Please visit our new campaign, Rose lost the battle
The continuing fight to save Rose!
$23,901 raised
120% of $20k goal
418 contributors
0 days left
Ended Mar 25, 2015

I would like to start by saying that I tried really hard to keep this as short as possible.  Even though it appears very long, I have condensed the story and I could have written several more pages.  My name is Tani and my daughter Rose was a healthy, normal girl until things started to change when she was fourteen years old.  It started with heartburn and then acid reflux, which led to food coming up to the point that within a couple of years, nothing would stay down.  She couldn’t even make it to the bathroom when she had to throw up, so she kept a bucket with her and wouldn’t eat during the day, just so she could go to school.  During this time she was of course losing weight and we took her to various doctors and specialists and she had numerous medical tests, which showed nothing was physically wrong with her.  She was labelled as a bulimic/anorexic, even though I explained that she wasn’t vomiting on purpose.  An anorexic or bulimic hides her illness and does not walk around with a bucket and throw up in front of her family.  The doctors wouldn’t believe me.

It was while I was studying for a medical terminology course that I came across the term, “Gastroparesis.”  I had to break down the word to decipher what it meant, and found it means paralyzed stomach.  I had never heard of this condition before so I did some research and discovered that the symptoms were exactly what Rose had.  I convinced a specialist to test her for it and even told him what type of test she needed, which was a nuclear medicine stomach emptying test.  The test came back positive for severe gastroparesis, but no one could tell us what had caused it.  They labelled it as “idiopathic,” or no known cause, and told us her stomach was pretty much useless, and all there was to do was just moniter her blood levels and gave us no advice or help besides weekly blood tests.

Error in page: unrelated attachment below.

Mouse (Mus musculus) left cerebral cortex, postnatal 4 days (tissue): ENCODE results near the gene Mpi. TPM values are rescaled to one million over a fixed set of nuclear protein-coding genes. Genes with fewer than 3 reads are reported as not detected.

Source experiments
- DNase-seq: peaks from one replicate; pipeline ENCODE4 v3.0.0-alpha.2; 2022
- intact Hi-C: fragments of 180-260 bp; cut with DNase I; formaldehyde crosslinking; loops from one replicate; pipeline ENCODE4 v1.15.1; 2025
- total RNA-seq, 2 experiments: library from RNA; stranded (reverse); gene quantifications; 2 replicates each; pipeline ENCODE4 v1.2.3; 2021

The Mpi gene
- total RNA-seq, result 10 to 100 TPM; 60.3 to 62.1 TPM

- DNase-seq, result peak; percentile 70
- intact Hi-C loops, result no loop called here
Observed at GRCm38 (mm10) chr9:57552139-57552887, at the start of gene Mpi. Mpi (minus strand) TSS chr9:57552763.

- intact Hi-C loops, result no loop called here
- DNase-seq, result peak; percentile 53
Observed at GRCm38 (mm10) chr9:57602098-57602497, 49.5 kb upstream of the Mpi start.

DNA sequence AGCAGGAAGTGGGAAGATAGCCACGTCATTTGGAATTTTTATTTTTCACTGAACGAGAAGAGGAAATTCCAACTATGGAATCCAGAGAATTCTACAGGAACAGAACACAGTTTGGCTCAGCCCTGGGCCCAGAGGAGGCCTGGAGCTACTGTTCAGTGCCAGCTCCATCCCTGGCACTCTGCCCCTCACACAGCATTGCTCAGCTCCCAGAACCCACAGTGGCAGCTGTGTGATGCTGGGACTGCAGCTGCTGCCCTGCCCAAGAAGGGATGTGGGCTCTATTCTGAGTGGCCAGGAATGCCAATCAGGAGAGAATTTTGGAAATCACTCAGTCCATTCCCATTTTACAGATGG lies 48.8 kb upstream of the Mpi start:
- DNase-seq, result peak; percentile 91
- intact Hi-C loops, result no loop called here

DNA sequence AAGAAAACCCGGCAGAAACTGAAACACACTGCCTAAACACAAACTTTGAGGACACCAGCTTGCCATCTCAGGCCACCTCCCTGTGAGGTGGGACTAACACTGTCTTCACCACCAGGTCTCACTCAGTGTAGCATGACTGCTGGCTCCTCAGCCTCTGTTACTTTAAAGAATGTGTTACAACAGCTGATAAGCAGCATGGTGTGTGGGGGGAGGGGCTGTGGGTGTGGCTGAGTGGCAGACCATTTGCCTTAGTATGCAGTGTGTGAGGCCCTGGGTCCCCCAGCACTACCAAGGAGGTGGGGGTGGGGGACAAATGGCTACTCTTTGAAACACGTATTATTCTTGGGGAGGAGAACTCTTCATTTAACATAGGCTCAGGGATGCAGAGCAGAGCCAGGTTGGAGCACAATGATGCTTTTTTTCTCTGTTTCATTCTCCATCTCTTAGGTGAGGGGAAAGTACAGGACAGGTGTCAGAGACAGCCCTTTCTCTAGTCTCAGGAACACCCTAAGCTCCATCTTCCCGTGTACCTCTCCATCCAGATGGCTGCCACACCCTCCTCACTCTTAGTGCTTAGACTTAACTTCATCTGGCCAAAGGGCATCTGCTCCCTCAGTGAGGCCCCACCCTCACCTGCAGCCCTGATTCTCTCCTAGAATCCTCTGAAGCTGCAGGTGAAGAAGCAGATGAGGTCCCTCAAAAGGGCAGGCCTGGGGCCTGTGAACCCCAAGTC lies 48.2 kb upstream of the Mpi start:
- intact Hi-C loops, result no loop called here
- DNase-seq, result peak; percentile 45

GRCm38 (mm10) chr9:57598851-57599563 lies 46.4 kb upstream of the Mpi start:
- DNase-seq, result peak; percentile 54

Rose managed to barely graduate from high school, but of course college and all her other dreams were out of the question.  Her weight plummeted as low as 71 pounds (at 5’ 5” tall) and none of the specialists we saw knew much about gastroparesis let alone how to treat it, and didn't seem to take it seriously. In the picture above Rose looks very tiny  and was about 90 pounds and now is she is only 73 pounds.

I continued my research and found out about an enterra therapy gastric electrical stimulator that was being used to treat gastroparesis successfully for several years in the US, but in Canada was only implanted by a couple of surgeons for patients with diabetes.  I narrowed down a surgeon in Montreal and convinced him to implant one of these devices in my daughter and in February 2009 we made the trip and were there for one month.  The surgeon also implanted a feeding tube at the same time, which helped her to slowly gain and she eventually got up to 95 pounds. 

After almost two years of trying different settings on the device and even making a trip to Mississippi to see the foremost doctor in this type of therapy, where Rose saw him daily for a month, she turned out to be one of the 5% of gastroparesis patients that this device didn’t help and so we had to have it removed.  We couldn’t find a surgeon in BC that would remove it, so we had to travel to Calgary, Alberta for the surgery.

Now we were back to square one and didn’t know what to do next.  In the meantime now that Rose wasn’t eating at all and relying solely on tube feeding, she couldn’t even digest her own stomach acid and would throw up a litre or two of it a day, which led to her needing 23 crowns and 19 root canals and several abscesses.  After all that pain and suffering, she ended up having to have all her teeth pulled in 2012 at the age of 23 and now has full dentures. 

Of course I continued my research and came across an online support group for gastroparesis and through that found out about several people who had total gastrectomies and were able to eat again, even though it was small amounts throughout the day and certain foods had to be avoided.  We looked into this very thoroughly because removing your stomach is not to be taken lightly.  Once we decided that this was our only real option, we needed to find a surgeon.  It turned out that none of the GI surgeons in BC were willing to do the surgery on a patient with gastroparesis, so we began to look outside of our province and once again had to go to Calgary.  She had the surgery and after a month of horrible complications and infections we came home. 

It has been two years now and unfortunately Rose is still unable to eat and still tube feeds for nutrition.  We have tried to get help, but doctors here just don’t have experience with this type of problem.